After nearly two months, I’ve finally received most of the order that I placed with the Red Dwarf Shop on the day it opened. The operators, Sandbag, have not come across well during this minor fiasco. On October 25th, they sent an email to all customers still awaiting delivery, which anecdotal evidence suggests was pretty much everyone, to say that deliveries would on their way soon. It’s been claimed by various sources that at least one of the Krysis keyring, Starbug t-shirt and badges were causing the problem, but their policy of waiting until the entire order is in stock before sending anything, rather than just sending the missing stuff later, is a foolish one. Furthermore, I know people who didn’t order any of those items, but are still yet to receive anything.
It seems the best way to resolve the situation is to complain, which I did a week after the aforementioned email. The ‘contact us’ link on my initial order confirmation was not much use, but I eventually tracked them down to CustomerService@sandbaguk.com and sure enough, my order was dispatched (minus the pesky keyring and Starbug t-shirt) the very next day. It’s a sad state of affairs that this is what it takes to receive goods that you ordered before Red Dwarf XI even started.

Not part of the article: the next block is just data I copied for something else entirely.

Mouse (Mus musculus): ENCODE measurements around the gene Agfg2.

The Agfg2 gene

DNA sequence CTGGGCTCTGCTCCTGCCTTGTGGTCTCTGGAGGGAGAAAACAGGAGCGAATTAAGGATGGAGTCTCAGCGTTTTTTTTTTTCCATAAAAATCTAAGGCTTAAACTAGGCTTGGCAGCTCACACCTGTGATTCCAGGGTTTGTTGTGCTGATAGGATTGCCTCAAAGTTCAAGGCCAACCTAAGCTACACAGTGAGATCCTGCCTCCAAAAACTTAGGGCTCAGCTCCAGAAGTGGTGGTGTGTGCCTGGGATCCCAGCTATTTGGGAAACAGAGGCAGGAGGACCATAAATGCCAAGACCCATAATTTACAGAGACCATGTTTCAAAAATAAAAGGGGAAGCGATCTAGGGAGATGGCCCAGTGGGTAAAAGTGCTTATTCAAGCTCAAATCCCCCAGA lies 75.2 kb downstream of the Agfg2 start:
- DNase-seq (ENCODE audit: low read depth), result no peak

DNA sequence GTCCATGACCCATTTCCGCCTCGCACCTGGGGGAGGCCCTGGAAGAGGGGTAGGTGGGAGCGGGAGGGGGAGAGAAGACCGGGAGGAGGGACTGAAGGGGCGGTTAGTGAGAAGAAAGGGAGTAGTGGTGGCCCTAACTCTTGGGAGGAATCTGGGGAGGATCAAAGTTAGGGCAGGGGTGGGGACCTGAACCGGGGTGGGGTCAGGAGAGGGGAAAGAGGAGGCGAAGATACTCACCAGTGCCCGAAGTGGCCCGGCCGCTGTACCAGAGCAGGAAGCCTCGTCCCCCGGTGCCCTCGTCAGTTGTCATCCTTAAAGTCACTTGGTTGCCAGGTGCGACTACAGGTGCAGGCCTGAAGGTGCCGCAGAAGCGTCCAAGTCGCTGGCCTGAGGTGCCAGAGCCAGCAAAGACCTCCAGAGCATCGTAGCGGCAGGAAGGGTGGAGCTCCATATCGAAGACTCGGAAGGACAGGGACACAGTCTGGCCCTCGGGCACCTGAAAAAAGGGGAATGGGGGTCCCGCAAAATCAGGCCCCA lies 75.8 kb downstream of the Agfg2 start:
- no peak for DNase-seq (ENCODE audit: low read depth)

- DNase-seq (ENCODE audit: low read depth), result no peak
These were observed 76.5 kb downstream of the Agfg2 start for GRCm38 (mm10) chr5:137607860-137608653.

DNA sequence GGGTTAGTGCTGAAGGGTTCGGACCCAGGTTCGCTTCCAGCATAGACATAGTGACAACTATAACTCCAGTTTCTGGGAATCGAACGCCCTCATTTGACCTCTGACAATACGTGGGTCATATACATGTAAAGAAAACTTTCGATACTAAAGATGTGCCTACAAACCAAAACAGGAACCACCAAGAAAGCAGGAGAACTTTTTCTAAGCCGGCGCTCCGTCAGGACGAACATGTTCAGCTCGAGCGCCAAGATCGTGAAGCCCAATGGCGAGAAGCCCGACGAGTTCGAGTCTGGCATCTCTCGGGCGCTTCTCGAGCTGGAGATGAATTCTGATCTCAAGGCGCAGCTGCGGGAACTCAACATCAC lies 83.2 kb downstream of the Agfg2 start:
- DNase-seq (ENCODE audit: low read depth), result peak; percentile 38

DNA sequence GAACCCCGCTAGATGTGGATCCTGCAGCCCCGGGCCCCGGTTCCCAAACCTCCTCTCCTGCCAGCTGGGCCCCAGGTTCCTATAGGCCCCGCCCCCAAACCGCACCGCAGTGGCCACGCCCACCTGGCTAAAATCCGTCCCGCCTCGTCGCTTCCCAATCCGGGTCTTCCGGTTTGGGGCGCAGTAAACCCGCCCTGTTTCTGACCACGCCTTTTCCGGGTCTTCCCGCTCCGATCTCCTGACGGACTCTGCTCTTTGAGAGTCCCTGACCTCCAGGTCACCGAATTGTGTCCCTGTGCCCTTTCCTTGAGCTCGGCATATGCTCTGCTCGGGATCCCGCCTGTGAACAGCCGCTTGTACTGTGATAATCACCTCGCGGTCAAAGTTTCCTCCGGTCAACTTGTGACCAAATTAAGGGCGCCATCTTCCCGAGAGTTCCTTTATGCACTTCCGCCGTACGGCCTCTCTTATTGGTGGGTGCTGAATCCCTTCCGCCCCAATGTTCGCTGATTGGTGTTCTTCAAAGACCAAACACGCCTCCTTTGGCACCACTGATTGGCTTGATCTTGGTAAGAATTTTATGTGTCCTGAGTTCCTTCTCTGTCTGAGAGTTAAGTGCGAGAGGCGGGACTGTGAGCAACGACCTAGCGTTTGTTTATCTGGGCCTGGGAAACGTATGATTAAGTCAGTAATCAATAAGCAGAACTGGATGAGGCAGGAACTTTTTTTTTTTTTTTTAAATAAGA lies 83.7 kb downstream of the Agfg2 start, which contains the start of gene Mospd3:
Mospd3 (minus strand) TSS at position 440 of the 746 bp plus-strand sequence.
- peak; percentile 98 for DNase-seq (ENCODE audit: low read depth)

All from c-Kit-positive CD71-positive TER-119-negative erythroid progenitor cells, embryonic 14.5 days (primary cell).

The last six Thursdays have been incredibly exciting for Red Dwarf fans; the sense of anticipation all day as we eagerly await the big, unmissable event in the evening. No, not the Dave broadcasts of episodes that everyone had watched six days earlier – the Ganymede & Titan Live Reaction DwarfCasts! All of these are permanently available to download and keep, exactly as they originally went out, complete with imperfect sound quality, awkward pauses and exponentially increasing levels of tiredness.
But listening to the full hour-and-a-half of inadequately prepared waffle is not to everyone’s taste, so those who value their spare time and sanity may be unaware of the numerous audio extras that accompanied said waffle. So, to help you cope with the huge gap in your Thursday night routine, we present some of those loo-break-enabling inserts for your listening pleasure. You’ll have to go back to the full shows to relive our always-hilarious #DwarfFacts series, our increasingly tenuous collection of Red Dwarf-themed adverts, and our rotating episode-specific intro music, but here are the things that might actually be worth listening to.